The ElseIf structure
VBA supports a special type of If structure, using the ElseIf keyword. The ElseIf form is a shorthand notation that allows you to simplify If structures that follow this form:
If expression Then statements Else If expression Then statements Else If expression Then statements End If End IF End If
Using the ElseIf keyword, you can express the same structure like this:
If expression Then statements ElseIf expression Then statements ElseIf expression Then statements End If
If this example is a little too abstract, consider a macro that displays one of three messages, depending on the day of the week. On Sunday, the macro displays "Time for Tennis!" On Saturday, it displays "Time to mow the lawn!!" And, on any other day, it displays "Time to go to work!!!" Here's how to code this macro by using ordinary If statements:
DayOfWeek=Weekday(Now()) If DayOfWeek = 1 Then MsgBox("Time for tennis!") Else If DayOfWeek = 7 Then MsgBox("Time to mow the lawn!!") Else MsgBox("Time to go to work!!!") End IF End If
Notice that the first Else clause contains a nested If statement. By using the ElseIf keyword, the second If statement is subsumed into the first, so a single If statement handles the whole thing:
DayOfWeek=Weekday(Now()) If DayOfWeek = 1 Then MsgBox("Time for tennis!") ElseIf DayOfWeek = 7 Then MsgBox("Time to mow the lawn!!") Else MsgBox("Time to go to work!!!") End If
In this example, only one End If line is required because it has only one If statement. In other words, the ElseIf keyword doesn't require its own, matching End If.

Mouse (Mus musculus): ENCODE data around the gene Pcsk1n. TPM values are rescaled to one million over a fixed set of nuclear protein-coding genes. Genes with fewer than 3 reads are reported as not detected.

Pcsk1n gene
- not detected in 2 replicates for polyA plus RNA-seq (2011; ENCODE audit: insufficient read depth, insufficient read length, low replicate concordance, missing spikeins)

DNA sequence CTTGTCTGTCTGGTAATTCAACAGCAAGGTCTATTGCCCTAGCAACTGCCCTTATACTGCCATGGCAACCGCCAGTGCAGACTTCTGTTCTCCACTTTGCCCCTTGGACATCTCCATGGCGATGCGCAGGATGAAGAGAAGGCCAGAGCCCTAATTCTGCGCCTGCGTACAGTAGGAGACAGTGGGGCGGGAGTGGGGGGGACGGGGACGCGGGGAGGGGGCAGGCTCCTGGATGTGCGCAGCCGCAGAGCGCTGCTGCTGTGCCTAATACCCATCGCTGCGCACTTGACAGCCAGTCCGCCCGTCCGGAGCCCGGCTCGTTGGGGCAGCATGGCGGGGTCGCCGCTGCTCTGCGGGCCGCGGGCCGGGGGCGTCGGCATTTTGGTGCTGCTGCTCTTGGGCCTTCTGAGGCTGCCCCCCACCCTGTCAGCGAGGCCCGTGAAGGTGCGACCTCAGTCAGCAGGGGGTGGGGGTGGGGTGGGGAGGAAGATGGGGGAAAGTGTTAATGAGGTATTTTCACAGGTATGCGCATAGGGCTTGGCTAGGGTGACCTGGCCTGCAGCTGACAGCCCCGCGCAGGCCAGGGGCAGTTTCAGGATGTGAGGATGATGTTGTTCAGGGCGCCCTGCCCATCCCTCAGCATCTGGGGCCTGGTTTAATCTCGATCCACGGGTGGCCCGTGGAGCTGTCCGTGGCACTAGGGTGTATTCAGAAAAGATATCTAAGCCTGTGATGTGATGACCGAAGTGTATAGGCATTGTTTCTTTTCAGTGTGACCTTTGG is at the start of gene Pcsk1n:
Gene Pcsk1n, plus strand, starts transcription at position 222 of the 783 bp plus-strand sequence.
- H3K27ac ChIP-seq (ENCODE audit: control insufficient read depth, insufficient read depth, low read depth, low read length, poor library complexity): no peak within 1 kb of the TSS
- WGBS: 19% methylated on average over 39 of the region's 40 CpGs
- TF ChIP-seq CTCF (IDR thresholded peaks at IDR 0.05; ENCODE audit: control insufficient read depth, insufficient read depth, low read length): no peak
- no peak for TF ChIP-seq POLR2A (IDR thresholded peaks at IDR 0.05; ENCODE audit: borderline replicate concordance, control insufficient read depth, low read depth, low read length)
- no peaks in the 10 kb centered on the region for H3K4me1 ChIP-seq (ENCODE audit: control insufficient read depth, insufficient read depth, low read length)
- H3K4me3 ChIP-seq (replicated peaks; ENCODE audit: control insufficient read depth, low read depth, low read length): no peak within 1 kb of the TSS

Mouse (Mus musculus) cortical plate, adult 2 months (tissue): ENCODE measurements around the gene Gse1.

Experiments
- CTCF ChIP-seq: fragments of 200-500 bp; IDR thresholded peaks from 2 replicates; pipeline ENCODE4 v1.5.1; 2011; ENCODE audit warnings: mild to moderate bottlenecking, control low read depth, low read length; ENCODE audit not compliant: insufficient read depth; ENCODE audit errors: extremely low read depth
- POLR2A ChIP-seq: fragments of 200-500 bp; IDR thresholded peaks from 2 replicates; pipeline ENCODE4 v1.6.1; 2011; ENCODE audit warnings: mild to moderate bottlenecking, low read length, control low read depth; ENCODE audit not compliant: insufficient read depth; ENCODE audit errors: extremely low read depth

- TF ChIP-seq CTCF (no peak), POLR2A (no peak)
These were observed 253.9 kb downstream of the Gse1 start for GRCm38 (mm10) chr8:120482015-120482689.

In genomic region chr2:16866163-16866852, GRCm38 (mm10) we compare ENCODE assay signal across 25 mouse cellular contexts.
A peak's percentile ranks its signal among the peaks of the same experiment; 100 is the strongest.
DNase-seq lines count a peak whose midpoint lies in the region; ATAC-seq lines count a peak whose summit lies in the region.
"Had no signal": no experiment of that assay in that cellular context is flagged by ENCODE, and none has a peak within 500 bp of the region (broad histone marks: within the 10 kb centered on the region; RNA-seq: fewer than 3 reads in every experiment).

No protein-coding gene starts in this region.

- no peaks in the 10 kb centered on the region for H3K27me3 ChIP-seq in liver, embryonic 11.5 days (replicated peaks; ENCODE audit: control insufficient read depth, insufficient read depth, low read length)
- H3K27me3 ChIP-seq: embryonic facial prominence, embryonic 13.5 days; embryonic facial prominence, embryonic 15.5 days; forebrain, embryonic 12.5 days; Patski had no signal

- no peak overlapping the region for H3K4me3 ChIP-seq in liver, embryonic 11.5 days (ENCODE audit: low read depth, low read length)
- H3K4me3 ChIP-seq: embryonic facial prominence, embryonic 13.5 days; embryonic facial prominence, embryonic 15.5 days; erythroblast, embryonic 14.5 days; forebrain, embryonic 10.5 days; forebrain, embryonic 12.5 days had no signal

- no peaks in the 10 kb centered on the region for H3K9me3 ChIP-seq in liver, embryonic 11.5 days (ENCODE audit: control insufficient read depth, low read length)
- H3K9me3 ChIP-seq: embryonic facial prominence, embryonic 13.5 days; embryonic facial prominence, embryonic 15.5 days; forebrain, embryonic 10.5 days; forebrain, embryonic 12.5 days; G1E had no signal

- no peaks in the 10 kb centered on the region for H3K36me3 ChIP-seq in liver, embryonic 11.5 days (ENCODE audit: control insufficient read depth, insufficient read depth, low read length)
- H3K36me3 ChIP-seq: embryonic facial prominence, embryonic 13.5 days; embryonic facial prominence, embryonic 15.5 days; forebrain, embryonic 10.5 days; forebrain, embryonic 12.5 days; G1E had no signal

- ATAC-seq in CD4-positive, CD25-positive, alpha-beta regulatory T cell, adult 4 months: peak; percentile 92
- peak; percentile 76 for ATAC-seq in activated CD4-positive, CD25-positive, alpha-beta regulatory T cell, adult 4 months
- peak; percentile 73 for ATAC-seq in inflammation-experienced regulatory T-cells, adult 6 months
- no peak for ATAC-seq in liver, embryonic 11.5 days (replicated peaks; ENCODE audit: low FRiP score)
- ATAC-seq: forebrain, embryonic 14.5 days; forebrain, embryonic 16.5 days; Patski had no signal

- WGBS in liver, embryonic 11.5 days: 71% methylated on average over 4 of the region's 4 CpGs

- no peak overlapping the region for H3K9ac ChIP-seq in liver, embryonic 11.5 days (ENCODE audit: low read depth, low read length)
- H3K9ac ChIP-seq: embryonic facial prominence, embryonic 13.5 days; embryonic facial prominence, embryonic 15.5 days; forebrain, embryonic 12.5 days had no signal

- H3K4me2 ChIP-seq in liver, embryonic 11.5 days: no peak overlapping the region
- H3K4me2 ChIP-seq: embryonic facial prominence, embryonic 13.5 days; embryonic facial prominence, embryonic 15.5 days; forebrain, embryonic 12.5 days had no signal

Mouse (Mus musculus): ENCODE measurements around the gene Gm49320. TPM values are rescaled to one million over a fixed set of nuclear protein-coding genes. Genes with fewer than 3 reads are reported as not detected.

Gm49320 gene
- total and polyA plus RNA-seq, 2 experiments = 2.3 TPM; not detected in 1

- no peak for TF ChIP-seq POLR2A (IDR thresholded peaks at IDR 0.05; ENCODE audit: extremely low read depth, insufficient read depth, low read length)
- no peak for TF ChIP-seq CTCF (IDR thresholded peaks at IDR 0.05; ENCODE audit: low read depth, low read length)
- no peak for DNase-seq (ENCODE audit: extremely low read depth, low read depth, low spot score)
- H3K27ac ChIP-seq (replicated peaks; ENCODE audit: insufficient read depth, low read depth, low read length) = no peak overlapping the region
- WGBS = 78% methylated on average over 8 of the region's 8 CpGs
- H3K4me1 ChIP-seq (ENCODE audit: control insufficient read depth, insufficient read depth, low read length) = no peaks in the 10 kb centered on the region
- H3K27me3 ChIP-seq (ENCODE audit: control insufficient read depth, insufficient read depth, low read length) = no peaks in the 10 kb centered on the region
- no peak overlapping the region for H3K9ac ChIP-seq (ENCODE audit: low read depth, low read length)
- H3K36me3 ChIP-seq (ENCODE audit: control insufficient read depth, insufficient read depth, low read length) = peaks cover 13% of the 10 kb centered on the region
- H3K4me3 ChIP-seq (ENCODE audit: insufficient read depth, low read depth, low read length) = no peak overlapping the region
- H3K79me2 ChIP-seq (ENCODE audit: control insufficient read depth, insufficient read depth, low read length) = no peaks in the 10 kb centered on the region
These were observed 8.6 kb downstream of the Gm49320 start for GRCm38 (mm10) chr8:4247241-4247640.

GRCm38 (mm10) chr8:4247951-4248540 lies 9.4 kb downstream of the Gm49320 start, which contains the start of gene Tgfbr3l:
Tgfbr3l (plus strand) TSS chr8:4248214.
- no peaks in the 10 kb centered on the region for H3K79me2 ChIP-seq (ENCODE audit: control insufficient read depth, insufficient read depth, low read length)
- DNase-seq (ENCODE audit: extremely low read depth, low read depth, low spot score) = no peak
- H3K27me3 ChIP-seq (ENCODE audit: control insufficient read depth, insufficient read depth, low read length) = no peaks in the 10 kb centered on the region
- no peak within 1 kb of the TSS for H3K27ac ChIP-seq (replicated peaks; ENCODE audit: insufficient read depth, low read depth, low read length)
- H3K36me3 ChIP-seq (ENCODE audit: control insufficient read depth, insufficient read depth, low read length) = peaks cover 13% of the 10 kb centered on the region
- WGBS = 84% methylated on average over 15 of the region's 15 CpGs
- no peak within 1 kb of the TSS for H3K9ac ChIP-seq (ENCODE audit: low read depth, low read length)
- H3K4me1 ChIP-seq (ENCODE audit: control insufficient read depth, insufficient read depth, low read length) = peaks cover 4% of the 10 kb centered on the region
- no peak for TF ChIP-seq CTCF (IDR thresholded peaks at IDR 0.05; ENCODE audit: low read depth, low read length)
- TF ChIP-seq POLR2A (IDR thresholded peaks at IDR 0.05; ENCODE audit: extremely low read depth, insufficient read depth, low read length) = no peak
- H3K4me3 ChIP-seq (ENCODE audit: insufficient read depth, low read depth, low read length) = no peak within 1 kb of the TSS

In most cases, a Select Case statement implements If structures that require ElseIf clauses more easily, which describe later in this tutorial, in the section "The Select Case statement."
The single-line If
In VBA, you can use a single-line form of the If statement, which looks like this:
If condition Then statement [Else statement]
To use this form of the If statement, you must code the condition, Then clause, and Else clause (if any) all on the same line. For example:
If x > 0 Then MsgBox("X is " & x)
This example displays the message X is n, where n is the value of x. But the message displays only if x is greater than zero.
You can include more than one statement in the Then part by separating the statements with colons. But if more than one statement is required, or if an Else part is required, I suggest that you use the basic multiline If form instead of the single-line form.
In this tutorial:
- Programming with VBA
- Basic Structure of VBA Macros
- Understanding the Basic Elements of VBA
- Working with Variables and Data
- Using static variables
- Using Strings
- Of Objects, Properties, and Methods
- Getting to know the object model
- Using the With statement
- Controlling Your Programs
- The ElseIf structure
- For/Next Loops
- User Input and Output
- User-Defined Procedures and Functions